Intensely attractive and brooding guy who prefers to stick to his own family members and/or friends, who are all also intensely attractive, but finds human girl intriguing in spite of himself. The guy isn't human, and his secret getting out is highly frowned upon by his clan of similarly-not-human people. He has awesome powers - super speed, for example - and uses them, rather against his will, to save the human girl, who figures out what he is. Follow this up with "we can't be together but we are so attracted to one another" angst. Oh, and there are good and bad types of their non-human species, and the bad kind is going to be gunning for the human girl now.

Umm, did I just describe Edward's relationship with Bella or Daemon's with Katy? You can't tell, can you? Because it's the same. Not plagiarism same, but definitely not "I wrote a superior story to Twilight and I am going to take a dig at Stephenie Meyer's story" different, either. And I say that as someone who is not a fan of Twilight. At all.

The only redeeming part of Daemon and Katy's relationship is that she told him in the end that he was a jackass and it didn't end all lovey dovey. At least Katy has some respect for herself. Not enough, unfortunately, if she finds Daemon the Dick a viable romantic partner, though.

So, overall, I found this book to be underwhelming. I purchased the two hardcover bind-ups of the first four books in the series (stupid me, I know), so I'll continue reading them. I just need to read some better stuff before I try to tackle the next book in the series. ( )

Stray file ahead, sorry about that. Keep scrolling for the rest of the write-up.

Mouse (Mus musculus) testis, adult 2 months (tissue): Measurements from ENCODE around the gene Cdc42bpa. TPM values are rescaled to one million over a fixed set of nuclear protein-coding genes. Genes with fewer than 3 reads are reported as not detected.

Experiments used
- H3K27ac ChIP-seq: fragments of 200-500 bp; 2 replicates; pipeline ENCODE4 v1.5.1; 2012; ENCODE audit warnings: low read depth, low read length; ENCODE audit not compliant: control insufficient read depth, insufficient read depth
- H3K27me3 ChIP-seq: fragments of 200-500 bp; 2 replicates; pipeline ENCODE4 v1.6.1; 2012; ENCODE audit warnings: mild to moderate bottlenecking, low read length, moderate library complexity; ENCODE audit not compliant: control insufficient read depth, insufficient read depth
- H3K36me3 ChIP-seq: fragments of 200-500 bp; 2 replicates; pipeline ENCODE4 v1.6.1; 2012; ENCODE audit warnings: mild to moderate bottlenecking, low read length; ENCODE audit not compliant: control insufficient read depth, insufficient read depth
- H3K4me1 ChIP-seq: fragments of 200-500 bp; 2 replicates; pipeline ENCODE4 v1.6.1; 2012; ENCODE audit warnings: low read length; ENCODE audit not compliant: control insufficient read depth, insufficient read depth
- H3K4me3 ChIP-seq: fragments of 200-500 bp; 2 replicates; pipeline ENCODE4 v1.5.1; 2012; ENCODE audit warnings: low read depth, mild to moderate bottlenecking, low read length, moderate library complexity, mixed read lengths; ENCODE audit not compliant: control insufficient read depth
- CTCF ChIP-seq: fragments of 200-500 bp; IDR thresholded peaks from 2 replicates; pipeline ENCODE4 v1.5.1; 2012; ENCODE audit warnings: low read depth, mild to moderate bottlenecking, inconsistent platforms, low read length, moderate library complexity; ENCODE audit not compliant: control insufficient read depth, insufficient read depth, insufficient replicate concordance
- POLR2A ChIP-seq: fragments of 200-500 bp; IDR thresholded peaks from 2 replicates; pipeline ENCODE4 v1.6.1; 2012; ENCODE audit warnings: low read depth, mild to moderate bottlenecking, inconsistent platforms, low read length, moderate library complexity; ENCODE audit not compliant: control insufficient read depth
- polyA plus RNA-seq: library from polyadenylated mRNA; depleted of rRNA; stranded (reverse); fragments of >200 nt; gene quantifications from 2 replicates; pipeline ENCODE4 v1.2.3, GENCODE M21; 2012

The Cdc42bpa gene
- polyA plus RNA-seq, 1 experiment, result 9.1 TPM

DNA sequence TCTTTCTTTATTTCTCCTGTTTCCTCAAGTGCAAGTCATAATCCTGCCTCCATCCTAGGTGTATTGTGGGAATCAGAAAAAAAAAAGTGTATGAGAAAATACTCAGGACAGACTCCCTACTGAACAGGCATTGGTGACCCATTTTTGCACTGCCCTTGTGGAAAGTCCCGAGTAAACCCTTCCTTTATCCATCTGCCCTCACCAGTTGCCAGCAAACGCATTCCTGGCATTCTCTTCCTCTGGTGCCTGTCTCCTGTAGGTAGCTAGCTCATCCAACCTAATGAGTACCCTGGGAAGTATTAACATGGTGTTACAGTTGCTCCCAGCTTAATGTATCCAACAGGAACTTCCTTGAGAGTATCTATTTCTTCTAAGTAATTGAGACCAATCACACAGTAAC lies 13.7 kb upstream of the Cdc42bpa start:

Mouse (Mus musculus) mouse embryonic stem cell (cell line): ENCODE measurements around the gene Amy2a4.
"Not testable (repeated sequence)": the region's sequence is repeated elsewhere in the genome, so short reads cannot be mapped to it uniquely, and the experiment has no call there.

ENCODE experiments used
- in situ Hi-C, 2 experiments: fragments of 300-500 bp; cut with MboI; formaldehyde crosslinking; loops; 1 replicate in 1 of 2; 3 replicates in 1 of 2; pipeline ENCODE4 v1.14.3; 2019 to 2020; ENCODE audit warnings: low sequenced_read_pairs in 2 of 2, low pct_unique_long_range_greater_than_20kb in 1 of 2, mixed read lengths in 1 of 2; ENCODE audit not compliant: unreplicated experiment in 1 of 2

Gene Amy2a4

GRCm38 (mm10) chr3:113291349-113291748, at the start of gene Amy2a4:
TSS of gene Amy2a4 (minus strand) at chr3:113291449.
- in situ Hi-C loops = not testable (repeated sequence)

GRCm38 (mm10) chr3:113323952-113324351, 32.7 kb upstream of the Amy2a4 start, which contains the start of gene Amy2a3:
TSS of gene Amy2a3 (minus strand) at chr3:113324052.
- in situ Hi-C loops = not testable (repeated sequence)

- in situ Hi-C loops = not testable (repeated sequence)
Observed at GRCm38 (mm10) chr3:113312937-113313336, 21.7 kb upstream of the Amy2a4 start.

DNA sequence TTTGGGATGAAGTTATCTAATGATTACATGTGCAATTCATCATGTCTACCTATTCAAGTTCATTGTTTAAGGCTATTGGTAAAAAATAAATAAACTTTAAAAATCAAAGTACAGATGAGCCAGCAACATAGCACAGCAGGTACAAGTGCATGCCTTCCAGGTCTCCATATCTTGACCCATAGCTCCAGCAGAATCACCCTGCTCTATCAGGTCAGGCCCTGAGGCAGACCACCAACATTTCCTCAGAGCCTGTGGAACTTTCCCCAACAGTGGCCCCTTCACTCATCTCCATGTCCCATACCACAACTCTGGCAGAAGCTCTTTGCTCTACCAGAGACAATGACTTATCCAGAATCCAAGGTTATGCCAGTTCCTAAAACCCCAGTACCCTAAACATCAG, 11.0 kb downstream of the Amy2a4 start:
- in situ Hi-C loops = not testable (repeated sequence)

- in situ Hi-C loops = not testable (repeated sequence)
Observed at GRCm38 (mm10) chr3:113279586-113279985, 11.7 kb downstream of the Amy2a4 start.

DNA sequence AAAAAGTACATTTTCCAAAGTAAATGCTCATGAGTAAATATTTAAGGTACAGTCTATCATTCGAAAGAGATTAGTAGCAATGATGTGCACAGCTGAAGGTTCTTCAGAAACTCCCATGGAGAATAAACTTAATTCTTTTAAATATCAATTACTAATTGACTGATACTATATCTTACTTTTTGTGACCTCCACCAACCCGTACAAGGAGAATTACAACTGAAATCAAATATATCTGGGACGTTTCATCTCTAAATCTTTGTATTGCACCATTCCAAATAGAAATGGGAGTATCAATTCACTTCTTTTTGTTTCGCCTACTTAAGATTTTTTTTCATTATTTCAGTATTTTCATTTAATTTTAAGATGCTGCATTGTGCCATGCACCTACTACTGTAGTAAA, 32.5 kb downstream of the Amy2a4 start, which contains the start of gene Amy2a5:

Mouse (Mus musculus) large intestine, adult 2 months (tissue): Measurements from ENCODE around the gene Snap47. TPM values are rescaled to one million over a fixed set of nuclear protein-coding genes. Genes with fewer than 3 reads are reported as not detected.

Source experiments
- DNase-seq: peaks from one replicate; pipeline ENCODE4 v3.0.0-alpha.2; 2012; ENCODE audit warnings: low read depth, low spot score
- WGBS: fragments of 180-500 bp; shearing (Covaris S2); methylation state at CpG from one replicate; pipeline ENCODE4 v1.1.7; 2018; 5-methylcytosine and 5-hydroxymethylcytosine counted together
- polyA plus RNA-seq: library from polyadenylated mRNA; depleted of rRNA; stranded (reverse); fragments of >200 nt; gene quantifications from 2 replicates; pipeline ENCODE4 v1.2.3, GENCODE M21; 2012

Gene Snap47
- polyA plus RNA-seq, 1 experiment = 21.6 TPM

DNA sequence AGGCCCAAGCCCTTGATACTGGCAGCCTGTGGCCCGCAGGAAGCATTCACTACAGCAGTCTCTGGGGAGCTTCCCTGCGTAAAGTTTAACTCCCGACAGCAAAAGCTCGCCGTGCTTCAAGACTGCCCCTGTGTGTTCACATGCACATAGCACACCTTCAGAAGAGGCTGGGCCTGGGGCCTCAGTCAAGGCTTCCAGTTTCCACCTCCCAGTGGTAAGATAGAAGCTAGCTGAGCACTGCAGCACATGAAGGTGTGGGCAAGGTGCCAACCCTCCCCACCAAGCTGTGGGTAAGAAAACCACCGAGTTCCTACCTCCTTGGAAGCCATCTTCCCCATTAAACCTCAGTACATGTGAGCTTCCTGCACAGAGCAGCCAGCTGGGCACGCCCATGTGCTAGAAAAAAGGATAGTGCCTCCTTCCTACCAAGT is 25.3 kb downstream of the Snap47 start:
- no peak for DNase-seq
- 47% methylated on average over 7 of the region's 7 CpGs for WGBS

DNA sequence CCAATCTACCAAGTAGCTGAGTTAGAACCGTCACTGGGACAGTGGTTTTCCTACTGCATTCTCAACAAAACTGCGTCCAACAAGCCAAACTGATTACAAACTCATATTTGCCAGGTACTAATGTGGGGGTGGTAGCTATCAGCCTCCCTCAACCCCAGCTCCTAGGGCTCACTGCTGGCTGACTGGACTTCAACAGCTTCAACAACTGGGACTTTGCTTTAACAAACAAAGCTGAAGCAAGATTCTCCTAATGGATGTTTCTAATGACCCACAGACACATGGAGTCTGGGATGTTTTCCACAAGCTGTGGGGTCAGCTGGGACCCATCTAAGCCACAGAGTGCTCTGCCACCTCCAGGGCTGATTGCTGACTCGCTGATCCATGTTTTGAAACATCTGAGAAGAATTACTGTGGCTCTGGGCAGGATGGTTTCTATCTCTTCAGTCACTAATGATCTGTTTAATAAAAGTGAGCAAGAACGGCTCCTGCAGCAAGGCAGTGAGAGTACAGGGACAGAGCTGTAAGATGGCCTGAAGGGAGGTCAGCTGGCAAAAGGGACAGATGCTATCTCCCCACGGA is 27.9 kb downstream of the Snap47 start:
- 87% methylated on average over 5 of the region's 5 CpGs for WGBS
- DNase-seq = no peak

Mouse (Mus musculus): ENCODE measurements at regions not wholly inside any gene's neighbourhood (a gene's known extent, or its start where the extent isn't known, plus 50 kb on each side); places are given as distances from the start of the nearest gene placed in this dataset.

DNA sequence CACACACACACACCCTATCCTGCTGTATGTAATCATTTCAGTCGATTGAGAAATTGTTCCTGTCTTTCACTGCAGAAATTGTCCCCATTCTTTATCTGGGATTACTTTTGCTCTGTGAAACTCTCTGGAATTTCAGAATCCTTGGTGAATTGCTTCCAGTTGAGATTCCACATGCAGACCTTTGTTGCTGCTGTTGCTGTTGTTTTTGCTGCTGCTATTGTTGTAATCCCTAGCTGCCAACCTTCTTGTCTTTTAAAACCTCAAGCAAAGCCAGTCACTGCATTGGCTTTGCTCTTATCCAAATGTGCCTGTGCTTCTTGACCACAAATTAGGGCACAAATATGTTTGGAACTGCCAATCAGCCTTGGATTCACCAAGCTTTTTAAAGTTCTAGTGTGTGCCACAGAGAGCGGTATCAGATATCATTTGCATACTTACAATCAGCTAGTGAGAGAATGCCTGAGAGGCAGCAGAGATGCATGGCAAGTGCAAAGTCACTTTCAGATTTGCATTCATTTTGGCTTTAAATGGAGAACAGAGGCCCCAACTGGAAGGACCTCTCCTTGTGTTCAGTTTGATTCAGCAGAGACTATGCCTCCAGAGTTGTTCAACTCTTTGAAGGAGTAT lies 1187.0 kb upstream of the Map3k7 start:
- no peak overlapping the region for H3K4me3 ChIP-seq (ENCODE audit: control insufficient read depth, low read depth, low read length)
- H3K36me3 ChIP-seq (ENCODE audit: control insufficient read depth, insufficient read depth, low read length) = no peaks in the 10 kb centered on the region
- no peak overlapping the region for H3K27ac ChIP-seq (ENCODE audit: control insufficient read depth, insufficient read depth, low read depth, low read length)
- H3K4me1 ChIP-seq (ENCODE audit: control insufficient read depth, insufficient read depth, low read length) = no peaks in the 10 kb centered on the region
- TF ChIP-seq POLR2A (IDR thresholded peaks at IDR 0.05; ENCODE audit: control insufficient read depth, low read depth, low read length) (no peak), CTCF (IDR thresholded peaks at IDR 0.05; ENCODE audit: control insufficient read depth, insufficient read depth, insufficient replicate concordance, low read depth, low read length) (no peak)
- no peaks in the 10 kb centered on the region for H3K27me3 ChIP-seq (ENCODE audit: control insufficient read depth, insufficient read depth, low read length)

schatzi | Aug 22, 2014 |
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Author nameRoleType of authorWork?Status
Jennifer L. Armentroutprimary authorall editionsconfirmed
Reggiani, SaraTranslatorsecondary authorsome editionsconfirmed
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For my family and friends. Love ya like I love cake.
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I stared at the pile of boxes in my new bedroom, wishing the Internet had been hooked up.
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Starting over sucks.

When we moved to West Virginia right before my senior year, I’d pretty much resigned myself to thick accents, dodgy internet access, and a whole lot of boring…. until I spotted my hot neighbor, with his looming height and eerie green eyes. Things were looking up.

And then he opened his mouth.

Daemon is infuriating. Arrogant. Stab-worthy. We do not get along. At all. But when a stranger attacks me and Daemon literally freezes time with a wave of his hand, well, something…unexpected happens.

The hot alien living next door marks me.

You heard me. Alien. Turns out Daemon and his sister have a galaxy of enemies wanting to steal their abilities, and Daemon’s touch has me lit up like the Vegas Strip. The only way I’m getting out of this alive is by sticking close to Daemon until my alien mojo fades.

If I don’t kill him first, that is.
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When seventeen-year-old Katy moves to West Virginia she expects to be bored, until she meets her neighbor who just happens to be an alien.